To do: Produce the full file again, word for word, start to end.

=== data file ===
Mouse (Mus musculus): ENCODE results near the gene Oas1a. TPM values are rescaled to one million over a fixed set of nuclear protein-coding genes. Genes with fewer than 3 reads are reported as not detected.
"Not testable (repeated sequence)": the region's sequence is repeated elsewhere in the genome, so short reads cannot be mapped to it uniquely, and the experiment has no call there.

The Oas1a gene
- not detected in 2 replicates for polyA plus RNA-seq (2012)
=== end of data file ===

Mouse (Mus musculus): ENCODE results near the gene Oas1a. TPM values are rescaled to one million over a fixed set of nuclear protein-coding genes. Genes with fewer than 3 reads are reported as not detected.
"Not testable (repeated sequence)": the region's sequence is repeated elsewhere in the genome, so short reads cannot be mapped to it uniquely, and the experiment has no call there.

The Oas1a gene
- not detected in 2 replicates for polyA plus RNA-seq (2012)